Two stores in the heart of Chinatown are set to close amidst rifts with landlords and rising rent prices, inconveniencing many of their local customers.

G&G closes Monday after serving the community for over 12 years. Ai Hoa will close at the end of this year, after a strong presence in the community for over three decades.

After news of the stores’ imminent closures reached people in Chinatown, community members began rallying together in support of their two favorite local grocery stores. As of Monday afternoon, over 735 people had signed a petition demanding that the landlords keep both markets in place “as affordable community-serving grocery stores.”

Last week, the Chinatown Community for Equitable Development (CCED) posted a long memo on Facebook about saving these two markets — along with a link to the petition and an LA Times article -- blaming gentrification for the closures.

“For Chinatown’s last two remaining full-service grocery stores to close down because wealthy property owners like downtown developer Tom Gilmore and B.I.G. Group LLC raise rents, serve unjust eviction notices, refuse to continue leases, and favor luxury development and trendy hip businesses,” the post reads. “That’s ALL a direct result of gentrification.”

On Monday, G&G’s last day, the store remained packed. About 50 people filed in within the hour, many elderly Chinese people, who either live nearby, or have since moved away and still come to the store for its affordable prices.

Located on New High Street – just one street east of Broadway – the corner store, with its brick wall, apartment-style second floor and faded signs missing multiple letters, might be easy to miss. But for many it had become a staple of Chinatown and a routine stop for many.

But Monday was different. What was once a store filled with a variety of both general and specifically Asian goods is now empty, for the most part. Shelves are barren and refrigerators hold the very last of each product, mostly sauces, vegetables and sodas.

One customer, Yau Fei Hung, said that she comes to this market because she can only buy certain Chinese foods here. Hung moved from Chinatown to Pasadena about a year ago.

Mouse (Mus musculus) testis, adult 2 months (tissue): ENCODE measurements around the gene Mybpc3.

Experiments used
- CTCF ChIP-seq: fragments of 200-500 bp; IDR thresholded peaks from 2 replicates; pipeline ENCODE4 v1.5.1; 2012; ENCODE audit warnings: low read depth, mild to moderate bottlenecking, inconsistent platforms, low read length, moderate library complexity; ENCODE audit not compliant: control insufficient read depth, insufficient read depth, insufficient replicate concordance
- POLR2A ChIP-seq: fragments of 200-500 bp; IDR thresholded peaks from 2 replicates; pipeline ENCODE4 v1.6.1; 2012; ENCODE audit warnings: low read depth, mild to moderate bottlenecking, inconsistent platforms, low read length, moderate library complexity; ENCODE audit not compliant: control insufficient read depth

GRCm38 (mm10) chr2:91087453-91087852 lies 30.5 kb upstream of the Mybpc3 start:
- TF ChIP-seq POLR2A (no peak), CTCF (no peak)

“There is no market like this in Pasadena,” she said in an interview in Mandarin.

She only just found Monday out the market is closing, and the news seemed to shock her.

G&G’s owner, Zau Hua Su said he’s being forced to evacuate over issues that arose about the trash bins located in the parking lot behind the market.

“The landlord told me I have to move. That’s why we move,” he said.

He said his next steps involve looking for employment.

“I have to find a job,” he said. “I’m working. Keep going, working. We need to take a break and then find a job.”

Ai Hoa Market in Chinatown. (Photo by Natalie Redington)
Ai Hoa Market in Chinatown. (Photo by Natalie Redington)

Ai Hoa, located just a four-minute drive away from G&G, has more diverse offerings, and caters to a larger set of customers of various ethnicities.

Ai Hoa is set to close at the end of this year due to higher rent prices from landlords, which the store owners said they can’t afford.

Some Ai Hoa customers said they gravitate toward the store for its affordable prices.

“It’s cheap, you know? And they’re so nice to their customers,” Miguel Angel Torres, a regular shopper, said when asked why he returns to the store.

Like Hung, he didn’t know his favorite place to shop was scheduled to close.

“I come right here just to get a quick meal everyday,” he said. “I’m local. It takes me like five minutes to walk. I’ve been around here my whole life, since I was a kid.”

He said that this would affect everything, more specifically his routine and budget.

“Other places are more expensive,” Torres said.

Manop “Max” Surya, a Chinatown resident and frequent Ai Hoa customer, heads there once a week because it is close to his home. He said that if Ai Hoa closes down, he’ll have to trek to Monterey Park, over eight miles away, for his groceries.

For Diane Hang, Ai Hoa’s bookkeeper, the end is not sweet, just bitter.

“We tried to stay and help the community here but the problem with the new owner didn’t help us, so we have no choice,” Hang said in an interview. “The best part about working at Ai Hoa is the customers. We’re going to miss them a lot.”